are the most common type of seaweed found on rocky beaches. They
normally have a method to strongly attach themselves to rock surfaces.The brown colour of the seaweed is due to the
fucoxanthin overriding the green pigment chlorophyll. Both pigments
are used in the photosynthesis of light, fucoxanthin improving the
process when the algae is covered by water.
species has its own niche on the shore, the major factors being the amount
of time they are left uncovered by the tide and the degree of shelter
the beach offers. These niches are often strongly defined allowing
the species of brown seaweed found on a beach to be used to zone
it, or classify it shelter or exposure level, particularly relevant
in the case of the wracks.
richest area of brown seaweed with its accompanying abundant animal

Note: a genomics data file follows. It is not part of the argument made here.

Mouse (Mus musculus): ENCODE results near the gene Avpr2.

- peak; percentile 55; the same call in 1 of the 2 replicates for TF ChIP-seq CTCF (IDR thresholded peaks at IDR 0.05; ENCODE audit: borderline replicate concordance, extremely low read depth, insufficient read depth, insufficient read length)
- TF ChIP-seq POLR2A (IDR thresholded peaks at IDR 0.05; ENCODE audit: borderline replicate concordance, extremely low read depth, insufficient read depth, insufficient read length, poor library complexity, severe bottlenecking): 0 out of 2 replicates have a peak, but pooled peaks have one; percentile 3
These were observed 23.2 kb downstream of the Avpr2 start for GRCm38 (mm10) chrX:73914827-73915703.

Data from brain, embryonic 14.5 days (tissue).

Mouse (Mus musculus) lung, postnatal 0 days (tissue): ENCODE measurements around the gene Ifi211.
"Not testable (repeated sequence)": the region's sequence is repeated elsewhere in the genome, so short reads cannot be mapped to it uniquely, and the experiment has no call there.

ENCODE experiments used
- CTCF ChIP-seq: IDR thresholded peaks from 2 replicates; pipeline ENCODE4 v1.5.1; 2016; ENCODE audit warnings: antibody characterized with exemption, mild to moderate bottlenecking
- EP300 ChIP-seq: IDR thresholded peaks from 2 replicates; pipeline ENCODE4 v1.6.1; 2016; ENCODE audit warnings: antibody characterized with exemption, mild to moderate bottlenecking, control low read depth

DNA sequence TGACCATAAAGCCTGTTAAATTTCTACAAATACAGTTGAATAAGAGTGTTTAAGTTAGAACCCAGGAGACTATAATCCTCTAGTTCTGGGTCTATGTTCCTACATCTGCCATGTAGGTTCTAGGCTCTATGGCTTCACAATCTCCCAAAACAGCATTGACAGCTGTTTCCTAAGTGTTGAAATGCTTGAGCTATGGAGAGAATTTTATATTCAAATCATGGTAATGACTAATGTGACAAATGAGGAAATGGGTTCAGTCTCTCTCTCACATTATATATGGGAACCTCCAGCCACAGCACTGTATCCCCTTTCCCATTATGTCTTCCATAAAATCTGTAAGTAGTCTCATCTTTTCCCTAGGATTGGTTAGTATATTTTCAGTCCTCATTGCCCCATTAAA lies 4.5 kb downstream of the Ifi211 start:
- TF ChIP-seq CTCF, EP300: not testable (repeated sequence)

life is the kelp forest. This forest is rarely seen, its fringe
only being uncovered with spring tides. The forest is dominated
by large brown seaweeds such as kelp. These large seaweeds have
strong holdfasts to grip the rock face, but with strong storms even
these are ripped from the forest, the seaweeds becoming stranded
en masse on the shore. After a storm not only will the seaweed thrown
up on the beach, but even the anchorage rock the plant was attached
to. This is the only easy opportunity to study these seaweeds.